What makes a great
read-aloud Picture Book?

(Presupposing, of
course, that all the other hallmarks of any great story, regardless of genre,
are in place – i.e. excellent plot, characters to cheer for, and a satisfying

The first sound we
humans hear from the womb is the beat of our mother’s heart.  So, no wonder that we are all naturally
soothed  by cadence and rhythm.  That’s why we expose our little ones to lullabies,
nursery rhymes, and playground chants (although, I don’t know that children use
these much nowadays – all the pity) 

Even if we do not
write our Picture Books in verse (and if we do write in verse, it must be
pitch-perfect), we still need to pay attention to our story’s rhythm, as it
helps set the “mood” we want to convey. 
So, a jolly, whimsical tale will match well with a rollicking, rousing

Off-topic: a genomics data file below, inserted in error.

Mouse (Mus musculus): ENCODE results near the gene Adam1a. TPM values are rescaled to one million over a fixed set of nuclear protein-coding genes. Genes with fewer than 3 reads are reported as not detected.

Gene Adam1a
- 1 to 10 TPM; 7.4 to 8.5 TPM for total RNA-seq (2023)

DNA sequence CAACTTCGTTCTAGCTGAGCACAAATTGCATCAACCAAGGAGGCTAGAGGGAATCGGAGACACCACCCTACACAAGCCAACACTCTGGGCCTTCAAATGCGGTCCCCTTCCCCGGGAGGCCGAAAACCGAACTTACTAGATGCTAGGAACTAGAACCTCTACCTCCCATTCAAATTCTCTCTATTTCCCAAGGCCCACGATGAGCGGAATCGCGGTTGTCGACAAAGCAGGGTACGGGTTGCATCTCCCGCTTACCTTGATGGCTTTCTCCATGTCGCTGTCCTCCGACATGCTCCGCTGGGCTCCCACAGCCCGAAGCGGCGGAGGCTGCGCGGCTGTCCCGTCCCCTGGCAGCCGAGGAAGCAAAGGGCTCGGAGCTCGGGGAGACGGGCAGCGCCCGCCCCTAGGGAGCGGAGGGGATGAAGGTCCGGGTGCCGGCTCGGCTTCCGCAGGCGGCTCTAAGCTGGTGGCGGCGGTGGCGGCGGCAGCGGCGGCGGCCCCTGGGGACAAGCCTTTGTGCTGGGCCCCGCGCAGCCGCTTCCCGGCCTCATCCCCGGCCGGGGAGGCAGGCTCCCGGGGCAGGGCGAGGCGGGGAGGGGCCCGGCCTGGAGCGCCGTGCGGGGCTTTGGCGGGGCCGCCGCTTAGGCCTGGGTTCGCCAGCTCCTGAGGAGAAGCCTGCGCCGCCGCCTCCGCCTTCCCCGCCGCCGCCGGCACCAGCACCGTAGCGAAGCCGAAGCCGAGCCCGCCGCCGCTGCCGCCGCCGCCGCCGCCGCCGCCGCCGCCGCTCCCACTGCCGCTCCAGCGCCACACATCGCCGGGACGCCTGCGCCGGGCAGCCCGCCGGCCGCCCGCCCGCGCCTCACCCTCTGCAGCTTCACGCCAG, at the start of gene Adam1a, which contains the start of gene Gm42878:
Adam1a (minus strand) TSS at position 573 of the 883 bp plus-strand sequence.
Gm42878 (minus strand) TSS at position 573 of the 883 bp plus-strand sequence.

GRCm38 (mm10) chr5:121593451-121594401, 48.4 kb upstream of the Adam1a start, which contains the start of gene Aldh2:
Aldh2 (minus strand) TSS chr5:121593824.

beat, rather like a jaunty jig. Whereas, a wiser folktale type story will be
more serious and sedate, flowing slowly and gently, like a summer’s breeze or a
willowy waltz. 

The Name of the Tree is always a favorite read-aloud with children of all ages, and a perfect example of a wise folktale that flows slow and gentle like a summer’s breeze.

And…for a more rousing, rollicking tale, what could be better than How the Manx Cat Lost Its Tail?

Cover of: How the Manx cat lost its tail by Janet Stevens

(excerpt from article I wrote for Julie Hedlund’s 12×12 Blog)